Why are so few commercial products (sold, downloadable software) built on ruby on rails?


Is there a reason why there are so few commercial products that are build using Ruby on Rails?

Is there market so small where it doesn't make sense?
Is deployment an issue?

Update I'm referring to software you purchase, and install on your own servers.


asked Oct 20 '10 at 03:40
131 points
  • what do you mean by commercial products? That can mean many things. – Percent20 13 years ago

4 Answers


There are several reasons why Ruby / Ruby on Rails is not that popular for on-premises software (as opposed to hosted/SaaS software):

  1. The Ruby runtime environment (compiler etc) is not good. I mean this in the nicest way possible, but there really is no more polite way of saying it -- it isn't good. Getting it installed, tuned to perform fast, on multiple platforms (incl Windows), and with proper character encoding handling (fx UTF-8), is not simple. The Ruby community is hoping that a new dominant runtime will emerge, fx running on top of Java's VM, but so far it hasn't happened.
  2. Ruby is not compiled (by default it is interpreted, not compiled to bytecode fx) and the obfuscator scene for Ruby is un-developed. Thus if you send your Ruby application to someone else, that means giving him all your source code.
  3. Poor libraries support. Ruby has Rails for web applications, and Rails is truly nice. But outside Rails/webapps, Ruby actually doesn't have that many good libraries available (charting, datastore access, data warehousing, etc). Of course Ruby has many libraries available for it, but not nearly as many as fx Java or .NET have.
answered Oct 20 '10 at 11:08
Jesper Mortensen
15,292 points


I think there's quite a few actually: http://isitrails.com (this site's database apparently has over 4500 Rails sites). For what it's worth, my site is built using Rails, and I'm building my software product using Rails.

I don't think there's much correlation between market size and the development platform. I'd say that Rails deployment is still harder than, say, PHP deployment and not as widely supported by hosting providers. On the other hand, I'm not sure there's anything like Engine Yard or Heroku for PHP.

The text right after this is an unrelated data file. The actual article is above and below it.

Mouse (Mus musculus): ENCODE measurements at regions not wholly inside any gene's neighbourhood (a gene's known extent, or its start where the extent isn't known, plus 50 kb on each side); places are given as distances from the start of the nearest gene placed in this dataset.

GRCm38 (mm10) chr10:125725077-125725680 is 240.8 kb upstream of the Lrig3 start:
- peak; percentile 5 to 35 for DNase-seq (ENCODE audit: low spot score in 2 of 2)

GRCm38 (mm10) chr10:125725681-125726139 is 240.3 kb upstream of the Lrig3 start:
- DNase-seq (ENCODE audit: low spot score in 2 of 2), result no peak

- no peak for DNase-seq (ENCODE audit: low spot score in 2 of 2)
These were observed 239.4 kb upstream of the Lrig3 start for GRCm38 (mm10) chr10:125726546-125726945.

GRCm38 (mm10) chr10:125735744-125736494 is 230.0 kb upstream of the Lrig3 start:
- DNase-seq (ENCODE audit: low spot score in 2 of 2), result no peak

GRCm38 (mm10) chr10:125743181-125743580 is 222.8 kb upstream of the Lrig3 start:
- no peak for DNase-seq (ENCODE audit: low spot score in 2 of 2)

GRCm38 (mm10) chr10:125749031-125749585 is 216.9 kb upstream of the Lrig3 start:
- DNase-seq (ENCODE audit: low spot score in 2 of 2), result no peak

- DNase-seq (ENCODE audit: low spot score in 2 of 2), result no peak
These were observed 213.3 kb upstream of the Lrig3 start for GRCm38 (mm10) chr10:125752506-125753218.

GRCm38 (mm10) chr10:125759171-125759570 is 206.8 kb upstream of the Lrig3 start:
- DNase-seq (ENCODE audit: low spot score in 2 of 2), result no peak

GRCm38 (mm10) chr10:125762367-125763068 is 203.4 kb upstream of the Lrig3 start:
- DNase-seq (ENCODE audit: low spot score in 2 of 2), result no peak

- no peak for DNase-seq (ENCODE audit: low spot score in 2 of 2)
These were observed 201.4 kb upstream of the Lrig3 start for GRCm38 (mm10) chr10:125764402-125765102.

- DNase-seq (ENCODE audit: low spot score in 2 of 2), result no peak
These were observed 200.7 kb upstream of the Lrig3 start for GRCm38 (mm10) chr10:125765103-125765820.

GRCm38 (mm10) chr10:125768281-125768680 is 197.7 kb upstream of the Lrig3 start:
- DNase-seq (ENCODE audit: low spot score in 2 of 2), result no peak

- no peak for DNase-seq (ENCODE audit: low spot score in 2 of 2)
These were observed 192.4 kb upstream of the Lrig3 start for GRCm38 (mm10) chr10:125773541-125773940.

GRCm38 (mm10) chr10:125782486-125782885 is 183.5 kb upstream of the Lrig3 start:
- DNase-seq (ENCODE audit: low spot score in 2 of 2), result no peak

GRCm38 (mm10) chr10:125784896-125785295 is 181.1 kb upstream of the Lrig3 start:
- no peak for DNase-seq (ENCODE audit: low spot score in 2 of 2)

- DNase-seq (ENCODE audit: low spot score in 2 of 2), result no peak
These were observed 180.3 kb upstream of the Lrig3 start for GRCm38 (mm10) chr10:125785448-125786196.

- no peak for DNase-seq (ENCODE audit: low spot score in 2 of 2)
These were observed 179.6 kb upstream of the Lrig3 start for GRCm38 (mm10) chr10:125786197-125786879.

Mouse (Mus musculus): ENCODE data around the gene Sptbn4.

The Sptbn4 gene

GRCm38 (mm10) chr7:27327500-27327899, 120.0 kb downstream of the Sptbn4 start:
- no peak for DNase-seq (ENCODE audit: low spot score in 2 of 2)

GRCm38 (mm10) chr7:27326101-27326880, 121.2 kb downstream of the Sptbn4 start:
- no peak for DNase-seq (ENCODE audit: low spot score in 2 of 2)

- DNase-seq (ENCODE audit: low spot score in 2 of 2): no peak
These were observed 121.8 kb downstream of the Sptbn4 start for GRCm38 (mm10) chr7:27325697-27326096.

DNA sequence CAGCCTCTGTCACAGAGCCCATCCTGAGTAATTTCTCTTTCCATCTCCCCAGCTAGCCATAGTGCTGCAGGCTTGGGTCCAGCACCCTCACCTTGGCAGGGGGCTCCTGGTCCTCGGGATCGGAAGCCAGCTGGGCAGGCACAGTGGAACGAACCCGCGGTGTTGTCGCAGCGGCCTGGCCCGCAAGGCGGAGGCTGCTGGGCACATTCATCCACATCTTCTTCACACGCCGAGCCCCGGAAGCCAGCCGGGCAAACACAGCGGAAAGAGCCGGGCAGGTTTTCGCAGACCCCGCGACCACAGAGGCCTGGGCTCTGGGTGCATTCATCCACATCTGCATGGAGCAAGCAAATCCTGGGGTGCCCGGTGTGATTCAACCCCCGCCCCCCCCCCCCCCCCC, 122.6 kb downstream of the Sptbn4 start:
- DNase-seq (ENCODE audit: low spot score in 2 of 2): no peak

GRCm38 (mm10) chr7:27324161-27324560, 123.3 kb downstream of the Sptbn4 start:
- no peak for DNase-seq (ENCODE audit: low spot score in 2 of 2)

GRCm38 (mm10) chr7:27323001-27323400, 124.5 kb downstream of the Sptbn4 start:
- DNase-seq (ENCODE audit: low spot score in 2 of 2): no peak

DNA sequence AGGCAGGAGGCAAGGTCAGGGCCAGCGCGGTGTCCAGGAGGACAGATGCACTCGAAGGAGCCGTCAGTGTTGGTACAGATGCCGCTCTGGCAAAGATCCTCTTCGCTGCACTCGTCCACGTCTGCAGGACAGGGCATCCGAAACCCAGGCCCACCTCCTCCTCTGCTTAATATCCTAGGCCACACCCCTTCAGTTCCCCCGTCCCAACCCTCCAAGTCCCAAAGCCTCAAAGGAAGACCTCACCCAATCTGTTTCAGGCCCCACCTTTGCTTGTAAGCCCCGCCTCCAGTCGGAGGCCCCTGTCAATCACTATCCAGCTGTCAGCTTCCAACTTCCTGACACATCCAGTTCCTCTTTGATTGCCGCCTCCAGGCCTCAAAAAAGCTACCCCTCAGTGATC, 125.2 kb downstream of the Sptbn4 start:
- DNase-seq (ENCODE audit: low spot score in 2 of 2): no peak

answered Oct 20 '10 at 04:59
Alex Aotea Studios
665 points


37signals product are entirely built on Rails and they are like the hottest startup in town - I think it's an amazing language and the closest to agile techniques

answered Oct 20 '10 at 06:09
482 points
  • 37signals is not a startup anymore. They have been in business for about 10 years now. – Ricardo 13 years ago
  • they also do not sell downloadable software – Tim J 13 years ago
  • True, but they still work as a startup - small team, publishing books on startup culture, etc. – Viv 13 years ago


i tried installing rails on my .net machine for test development. Gave up after 4 hours. Rails, Django programming on a windows enviorment is tough. Plus when you build commercial products for sale your goal is to be profitable as soon as possible. Its less expensive to hire a php prrogrammer if your aim is to build software packages that run on a clients web server.

For desktop apps, rails does not do that. A great choice that is often neglected for real desktop apps is AIR. I love air because of its use of webkit browser, and use it often for AJAX only apps.

answered Oct 20 '10 at 19:54
2,079 points

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